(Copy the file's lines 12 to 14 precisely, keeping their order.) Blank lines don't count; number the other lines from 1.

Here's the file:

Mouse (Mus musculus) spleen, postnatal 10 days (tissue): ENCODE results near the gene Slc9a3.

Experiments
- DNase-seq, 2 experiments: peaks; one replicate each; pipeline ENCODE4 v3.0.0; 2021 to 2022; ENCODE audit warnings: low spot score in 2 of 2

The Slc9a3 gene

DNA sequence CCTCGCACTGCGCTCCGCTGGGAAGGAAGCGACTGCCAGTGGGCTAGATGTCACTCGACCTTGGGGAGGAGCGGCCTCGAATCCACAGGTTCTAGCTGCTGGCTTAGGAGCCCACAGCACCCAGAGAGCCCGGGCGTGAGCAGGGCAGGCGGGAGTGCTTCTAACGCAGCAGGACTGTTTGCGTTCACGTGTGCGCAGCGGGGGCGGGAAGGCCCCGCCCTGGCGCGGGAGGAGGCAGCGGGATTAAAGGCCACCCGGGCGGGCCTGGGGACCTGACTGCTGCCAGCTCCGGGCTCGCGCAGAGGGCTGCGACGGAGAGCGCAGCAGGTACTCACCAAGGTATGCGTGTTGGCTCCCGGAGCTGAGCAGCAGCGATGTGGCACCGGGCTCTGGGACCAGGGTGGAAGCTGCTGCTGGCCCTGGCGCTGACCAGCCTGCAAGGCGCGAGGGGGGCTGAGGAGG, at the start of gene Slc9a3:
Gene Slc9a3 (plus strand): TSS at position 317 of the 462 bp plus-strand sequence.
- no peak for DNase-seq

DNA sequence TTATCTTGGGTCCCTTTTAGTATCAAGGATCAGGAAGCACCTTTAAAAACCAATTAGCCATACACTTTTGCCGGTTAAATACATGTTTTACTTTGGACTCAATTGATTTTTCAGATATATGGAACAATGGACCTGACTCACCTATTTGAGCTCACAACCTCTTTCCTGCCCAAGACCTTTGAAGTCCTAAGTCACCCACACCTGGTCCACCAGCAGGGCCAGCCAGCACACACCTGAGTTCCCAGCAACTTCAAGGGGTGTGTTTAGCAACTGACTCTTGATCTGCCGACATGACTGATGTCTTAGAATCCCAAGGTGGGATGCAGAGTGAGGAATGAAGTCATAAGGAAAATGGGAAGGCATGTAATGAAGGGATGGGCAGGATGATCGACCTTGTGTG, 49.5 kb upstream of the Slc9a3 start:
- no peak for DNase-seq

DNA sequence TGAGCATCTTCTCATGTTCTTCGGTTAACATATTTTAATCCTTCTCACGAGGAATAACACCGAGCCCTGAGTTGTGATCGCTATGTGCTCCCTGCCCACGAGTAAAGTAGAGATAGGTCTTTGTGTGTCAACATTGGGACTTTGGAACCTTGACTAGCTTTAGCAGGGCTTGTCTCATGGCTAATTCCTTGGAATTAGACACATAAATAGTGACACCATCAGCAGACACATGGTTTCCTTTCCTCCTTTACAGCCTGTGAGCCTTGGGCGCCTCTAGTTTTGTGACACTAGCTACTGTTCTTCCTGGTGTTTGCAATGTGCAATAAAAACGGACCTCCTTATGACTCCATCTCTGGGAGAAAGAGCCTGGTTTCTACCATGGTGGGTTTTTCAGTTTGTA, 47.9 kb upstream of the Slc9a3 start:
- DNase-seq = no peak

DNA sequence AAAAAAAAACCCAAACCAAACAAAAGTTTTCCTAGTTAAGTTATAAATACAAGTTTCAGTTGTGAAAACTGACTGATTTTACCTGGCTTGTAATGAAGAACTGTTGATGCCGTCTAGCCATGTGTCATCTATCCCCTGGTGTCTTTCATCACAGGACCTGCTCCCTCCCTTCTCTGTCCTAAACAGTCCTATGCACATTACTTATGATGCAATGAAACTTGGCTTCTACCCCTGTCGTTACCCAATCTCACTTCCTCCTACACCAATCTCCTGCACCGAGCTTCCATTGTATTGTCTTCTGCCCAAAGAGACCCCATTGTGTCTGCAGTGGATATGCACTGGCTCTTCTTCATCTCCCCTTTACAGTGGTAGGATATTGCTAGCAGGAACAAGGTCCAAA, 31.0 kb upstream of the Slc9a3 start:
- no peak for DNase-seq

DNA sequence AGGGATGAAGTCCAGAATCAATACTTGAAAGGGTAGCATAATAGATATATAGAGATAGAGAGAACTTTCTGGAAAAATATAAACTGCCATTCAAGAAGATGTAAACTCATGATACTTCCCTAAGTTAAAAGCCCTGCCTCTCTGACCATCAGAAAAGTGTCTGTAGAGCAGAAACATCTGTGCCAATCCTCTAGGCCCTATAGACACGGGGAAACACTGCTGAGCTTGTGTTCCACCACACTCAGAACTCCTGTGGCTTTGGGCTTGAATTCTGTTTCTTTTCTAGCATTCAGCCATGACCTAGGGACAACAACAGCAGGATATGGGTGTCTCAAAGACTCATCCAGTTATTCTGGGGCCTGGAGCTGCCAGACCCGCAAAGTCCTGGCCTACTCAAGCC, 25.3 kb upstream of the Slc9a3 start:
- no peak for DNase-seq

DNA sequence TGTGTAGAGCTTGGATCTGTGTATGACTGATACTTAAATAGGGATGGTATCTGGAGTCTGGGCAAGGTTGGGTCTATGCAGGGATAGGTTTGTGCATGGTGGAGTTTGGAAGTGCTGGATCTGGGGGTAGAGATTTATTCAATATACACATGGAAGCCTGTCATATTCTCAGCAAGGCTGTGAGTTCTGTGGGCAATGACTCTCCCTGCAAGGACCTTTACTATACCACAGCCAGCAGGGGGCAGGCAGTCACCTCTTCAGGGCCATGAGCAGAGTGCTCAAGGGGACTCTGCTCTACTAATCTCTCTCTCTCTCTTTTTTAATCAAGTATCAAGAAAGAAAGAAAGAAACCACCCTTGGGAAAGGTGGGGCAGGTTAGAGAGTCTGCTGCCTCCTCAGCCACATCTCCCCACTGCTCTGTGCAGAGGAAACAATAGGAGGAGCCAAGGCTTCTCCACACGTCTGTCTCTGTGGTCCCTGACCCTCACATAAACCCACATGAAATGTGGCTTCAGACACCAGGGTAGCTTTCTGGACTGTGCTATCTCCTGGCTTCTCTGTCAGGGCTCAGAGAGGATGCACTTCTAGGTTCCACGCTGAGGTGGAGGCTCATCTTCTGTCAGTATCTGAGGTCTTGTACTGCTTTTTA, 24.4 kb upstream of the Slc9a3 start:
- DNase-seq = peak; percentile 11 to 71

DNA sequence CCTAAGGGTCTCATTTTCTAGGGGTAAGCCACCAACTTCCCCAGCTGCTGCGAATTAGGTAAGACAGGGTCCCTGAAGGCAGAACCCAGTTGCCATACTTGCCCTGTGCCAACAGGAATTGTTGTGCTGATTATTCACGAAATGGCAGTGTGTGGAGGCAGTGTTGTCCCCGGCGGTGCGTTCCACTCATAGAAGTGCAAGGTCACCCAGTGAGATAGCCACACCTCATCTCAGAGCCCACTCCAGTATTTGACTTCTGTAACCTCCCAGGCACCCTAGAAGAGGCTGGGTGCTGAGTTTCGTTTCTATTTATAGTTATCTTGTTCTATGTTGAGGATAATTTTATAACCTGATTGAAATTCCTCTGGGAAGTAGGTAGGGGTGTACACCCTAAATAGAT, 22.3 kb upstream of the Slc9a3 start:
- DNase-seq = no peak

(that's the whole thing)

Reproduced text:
DNA sequence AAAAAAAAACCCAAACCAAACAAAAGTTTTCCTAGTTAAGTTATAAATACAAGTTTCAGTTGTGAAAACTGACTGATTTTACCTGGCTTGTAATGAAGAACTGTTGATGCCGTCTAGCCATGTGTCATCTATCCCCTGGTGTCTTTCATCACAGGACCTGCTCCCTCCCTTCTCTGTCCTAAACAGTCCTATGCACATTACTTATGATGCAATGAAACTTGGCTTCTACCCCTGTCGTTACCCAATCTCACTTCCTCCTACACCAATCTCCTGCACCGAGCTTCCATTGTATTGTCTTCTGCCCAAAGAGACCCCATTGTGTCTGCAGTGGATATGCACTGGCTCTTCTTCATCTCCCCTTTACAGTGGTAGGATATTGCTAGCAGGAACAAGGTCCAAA, 31.0 kb upstream of the Slc9a3 start:
- no peak for DNase-seq

DNA sequence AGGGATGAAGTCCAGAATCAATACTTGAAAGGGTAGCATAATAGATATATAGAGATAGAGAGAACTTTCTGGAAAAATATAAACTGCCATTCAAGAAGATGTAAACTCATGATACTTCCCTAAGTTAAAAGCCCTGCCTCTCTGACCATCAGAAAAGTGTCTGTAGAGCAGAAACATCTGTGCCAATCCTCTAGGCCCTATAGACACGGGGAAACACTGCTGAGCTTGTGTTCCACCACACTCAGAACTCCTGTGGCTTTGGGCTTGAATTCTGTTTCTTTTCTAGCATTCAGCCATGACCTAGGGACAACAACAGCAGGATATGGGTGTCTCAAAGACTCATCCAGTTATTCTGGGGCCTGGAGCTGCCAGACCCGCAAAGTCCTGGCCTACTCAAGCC, 25.3 kb upstream of the Slc9a3 start: